Despite what we may think or even remember, we all have one thing in common…our desire to live a happy, healthy, peaceful life.
We are all doing the best we can with what we have and are always trying to improve our circumstances.
These circumstances shaped the world in which we perceive and cause us to react based on how we are triggered.
However we go about doing that is based on the accumulation of our life experiences and, at the very core, how we received or did not receive love.
This becomes deleterious when these triggers remain unconscious, taking control of our psyche and therefore our actions, allowing us to repeat patterns that are not necessarily in the best interest for ourself or our relationships.
So we never take a moment to look at the full spectrum of relationships to understand how we can truly be affecting another.
We become so one-sided in our needs, that our actions become the very thing that keeps compounding the very cause of why we began responding the way we do.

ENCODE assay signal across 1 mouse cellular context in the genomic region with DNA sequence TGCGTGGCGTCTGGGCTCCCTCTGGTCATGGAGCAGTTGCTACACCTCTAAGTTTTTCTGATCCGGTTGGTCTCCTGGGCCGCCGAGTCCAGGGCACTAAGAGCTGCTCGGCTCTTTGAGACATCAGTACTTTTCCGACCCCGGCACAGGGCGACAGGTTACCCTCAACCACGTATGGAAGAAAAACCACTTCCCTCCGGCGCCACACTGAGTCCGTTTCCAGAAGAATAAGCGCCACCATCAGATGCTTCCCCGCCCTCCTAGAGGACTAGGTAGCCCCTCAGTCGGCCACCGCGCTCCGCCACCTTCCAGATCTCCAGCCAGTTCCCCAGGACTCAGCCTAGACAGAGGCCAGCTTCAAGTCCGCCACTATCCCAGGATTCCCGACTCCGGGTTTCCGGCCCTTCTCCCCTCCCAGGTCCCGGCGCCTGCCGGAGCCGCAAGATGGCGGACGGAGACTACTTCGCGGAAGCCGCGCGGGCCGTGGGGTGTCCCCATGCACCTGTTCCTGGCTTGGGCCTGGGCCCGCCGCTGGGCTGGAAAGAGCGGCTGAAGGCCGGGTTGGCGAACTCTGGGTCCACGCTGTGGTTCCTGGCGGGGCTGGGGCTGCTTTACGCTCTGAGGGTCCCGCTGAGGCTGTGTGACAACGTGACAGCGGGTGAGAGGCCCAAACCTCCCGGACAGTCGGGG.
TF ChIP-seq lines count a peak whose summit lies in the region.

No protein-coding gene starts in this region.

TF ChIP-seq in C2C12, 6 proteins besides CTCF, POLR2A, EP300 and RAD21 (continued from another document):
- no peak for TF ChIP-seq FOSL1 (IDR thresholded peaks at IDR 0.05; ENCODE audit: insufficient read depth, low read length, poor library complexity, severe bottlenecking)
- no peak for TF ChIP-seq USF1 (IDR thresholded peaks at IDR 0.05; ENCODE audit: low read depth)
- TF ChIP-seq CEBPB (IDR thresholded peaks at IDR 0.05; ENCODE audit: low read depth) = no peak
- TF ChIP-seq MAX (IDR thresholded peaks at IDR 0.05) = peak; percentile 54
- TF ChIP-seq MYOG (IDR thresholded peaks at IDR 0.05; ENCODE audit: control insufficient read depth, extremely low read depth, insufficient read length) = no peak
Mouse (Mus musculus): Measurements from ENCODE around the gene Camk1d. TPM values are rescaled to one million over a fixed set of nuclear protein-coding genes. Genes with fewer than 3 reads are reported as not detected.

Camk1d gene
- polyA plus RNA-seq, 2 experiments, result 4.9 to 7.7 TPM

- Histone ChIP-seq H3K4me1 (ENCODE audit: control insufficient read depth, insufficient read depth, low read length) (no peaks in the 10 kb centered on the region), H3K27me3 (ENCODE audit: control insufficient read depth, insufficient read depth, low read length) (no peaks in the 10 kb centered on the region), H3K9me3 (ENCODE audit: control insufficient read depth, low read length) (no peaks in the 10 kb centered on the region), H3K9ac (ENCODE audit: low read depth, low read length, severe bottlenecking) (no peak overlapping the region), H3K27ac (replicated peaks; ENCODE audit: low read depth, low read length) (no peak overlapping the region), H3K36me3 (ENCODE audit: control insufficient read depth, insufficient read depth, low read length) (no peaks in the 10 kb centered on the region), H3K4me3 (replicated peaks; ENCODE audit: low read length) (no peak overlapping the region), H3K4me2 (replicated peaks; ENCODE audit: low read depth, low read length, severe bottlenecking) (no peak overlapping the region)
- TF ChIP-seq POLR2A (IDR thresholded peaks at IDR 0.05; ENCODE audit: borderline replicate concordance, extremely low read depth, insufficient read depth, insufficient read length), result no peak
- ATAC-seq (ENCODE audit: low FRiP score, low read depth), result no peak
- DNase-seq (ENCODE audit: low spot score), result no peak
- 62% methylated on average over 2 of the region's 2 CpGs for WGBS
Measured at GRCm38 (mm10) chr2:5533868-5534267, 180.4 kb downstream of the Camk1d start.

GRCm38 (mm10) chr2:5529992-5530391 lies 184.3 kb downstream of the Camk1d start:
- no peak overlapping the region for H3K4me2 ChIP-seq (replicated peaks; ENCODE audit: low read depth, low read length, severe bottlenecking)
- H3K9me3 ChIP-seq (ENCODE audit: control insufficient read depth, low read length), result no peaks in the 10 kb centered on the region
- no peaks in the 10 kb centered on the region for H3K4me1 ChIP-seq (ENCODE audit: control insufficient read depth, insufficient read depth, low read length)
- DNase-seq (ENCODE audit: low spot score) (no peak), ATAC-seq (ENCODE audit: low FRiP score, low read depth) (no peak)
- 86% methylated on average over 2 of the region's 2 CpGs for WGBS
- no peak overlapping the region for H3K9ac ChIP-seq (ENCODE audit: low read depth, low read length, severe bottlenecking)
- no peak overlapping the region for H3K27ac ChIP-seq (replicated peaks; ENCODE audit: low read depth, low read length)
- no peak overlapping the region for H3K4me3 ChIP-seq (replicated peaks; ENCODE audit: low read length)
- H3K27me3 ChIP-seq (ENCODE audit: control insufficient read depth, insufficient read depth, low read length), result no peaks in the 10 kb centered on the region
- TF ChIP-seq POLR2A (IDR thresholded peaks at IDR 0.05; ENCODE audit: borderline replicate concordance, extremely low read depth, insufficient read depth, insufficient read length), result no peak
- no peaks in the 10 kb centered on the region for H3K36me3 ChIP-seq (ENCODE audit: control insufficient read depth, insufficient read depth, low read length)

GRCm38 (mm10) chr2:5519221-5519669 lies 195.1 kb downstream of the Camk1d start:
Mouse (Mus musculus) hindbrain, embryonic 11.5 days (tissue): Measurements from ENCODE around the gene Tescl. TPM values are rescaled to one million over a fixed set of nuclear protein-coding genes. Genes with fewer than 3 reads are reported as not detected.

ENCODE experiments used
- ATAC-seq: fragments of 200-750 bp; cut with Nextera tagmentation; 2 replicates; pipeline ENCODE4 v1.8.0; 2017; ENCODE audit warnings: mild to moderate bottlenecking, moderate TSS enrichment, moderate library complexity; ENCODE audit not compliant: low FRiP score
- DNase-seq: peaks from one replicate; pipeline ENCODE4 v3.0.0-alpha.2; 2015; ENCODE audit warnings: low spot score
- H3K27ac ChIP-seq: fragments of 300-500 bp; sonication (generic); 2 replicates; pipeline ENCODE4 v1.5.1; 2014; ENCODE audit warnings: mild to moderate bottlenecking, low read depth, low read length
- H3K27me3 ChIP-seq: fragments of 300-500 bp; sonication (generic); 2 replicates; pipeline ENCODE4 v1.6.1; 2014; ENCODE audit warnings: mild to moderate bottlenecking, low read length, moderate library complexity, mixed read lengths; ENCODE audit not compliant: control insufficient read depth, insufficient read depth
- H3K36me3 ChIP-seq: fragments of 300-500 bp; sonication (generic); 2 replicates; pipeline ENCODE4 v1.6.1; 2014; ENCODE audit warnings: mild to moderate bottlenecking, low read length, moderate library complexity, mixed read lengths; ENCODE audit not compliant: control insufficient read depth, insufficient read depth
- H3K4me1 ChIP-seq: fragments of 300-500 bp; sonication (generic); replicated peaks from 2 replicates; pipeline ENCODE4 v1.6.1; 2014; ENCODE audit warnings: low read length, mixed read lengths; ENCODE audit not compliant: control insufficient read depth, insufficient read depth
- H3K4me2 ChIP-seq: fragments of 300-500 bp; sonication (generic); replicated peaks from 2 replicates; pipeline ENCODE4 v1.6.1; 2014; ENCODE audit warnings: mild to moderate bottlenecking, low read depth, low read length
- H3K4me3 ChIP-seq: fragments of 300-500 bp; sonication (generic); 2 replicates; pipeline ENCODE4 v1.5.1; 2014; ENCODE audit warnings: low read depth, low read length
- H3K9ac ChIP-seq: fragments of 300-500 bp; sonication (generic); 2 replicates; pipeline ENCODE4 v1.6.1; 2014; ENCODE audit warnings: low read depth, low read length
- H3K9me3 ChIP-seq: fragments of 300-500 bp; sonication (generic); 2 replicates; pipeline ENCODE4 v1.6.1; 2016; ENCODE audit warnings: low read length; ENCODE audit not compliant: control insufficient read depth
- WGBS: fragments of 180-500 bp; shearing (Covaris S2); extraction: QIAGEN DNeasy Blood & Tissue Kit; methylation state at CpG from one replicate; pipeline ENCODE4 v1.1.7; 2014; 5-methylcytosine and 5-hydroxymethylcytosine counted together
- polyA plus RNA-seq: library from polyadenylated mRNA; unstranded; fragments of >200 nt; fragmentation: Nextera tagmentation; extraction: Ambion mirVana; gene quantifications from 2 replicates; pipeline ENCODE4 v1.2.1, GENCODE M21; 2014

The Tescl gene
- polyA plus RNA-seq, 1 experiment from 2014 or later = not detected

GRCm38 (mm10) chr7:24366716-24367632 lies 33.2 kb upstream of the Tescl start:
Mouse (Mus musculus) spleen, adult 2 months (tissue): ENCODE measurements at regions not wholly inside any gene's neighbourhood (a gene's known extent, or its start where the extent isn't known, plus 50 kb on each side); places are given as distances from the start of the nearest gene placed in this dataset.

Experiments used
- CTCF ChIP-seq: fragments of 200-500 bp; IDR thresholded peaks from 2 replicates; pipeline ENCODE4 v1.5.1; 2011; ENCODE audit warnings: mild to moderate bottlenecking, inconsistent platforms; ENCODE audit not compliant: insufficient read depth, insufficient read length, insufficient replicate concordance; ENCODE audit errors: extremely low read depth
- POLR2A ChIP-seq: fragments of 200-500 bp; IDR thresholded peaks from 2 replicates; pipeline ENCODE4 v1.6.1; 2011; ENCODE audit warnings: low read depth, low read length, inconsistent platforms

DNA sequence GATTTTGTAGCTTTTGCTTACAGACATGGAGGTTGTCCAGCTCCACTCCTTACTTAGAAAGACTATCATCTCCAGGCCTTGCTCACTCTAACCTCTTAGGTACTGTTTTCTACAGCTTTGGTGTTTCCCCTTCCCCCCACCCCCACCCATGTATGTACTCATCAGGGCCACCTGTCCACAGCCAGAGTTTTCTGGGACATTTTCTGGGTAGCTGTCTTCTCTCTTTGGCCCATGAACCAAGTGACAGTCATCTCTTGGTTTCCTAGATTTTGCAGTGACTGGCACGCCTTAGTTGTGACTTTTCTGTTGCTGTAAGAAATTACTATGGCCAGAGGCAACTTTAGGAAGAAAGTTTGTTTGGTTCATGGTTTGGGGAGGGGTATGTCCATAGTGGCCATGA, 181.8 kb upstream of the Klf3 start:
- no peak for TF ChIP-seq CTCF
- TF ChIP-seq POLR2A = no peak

We get into a viscous cycle of our unconscious pain-body and forget that we are the very thing that keeps it alive.
If it sounds complicated, it is and it isn’t.
It is complicated because we are addicted to our wounds.
It isn’t complicated because our wounds are only trapped energy that can be released and healed through the power of magnetic intention.
But in order to have the intention, there needs to be the awareness and then the will to change.
And in my case, as would be the case for any of us, that awareness and will to change has to start with me.
No matter how much it can hurt at times, I HAVE to keep my heart open without the expectation of someone else’s heart being open.
I HAVE to forgive without the expectation of being forgiven.
I HAVE to find a way to know that my interpretation of events may not be the only truth of what those events are or what caused them.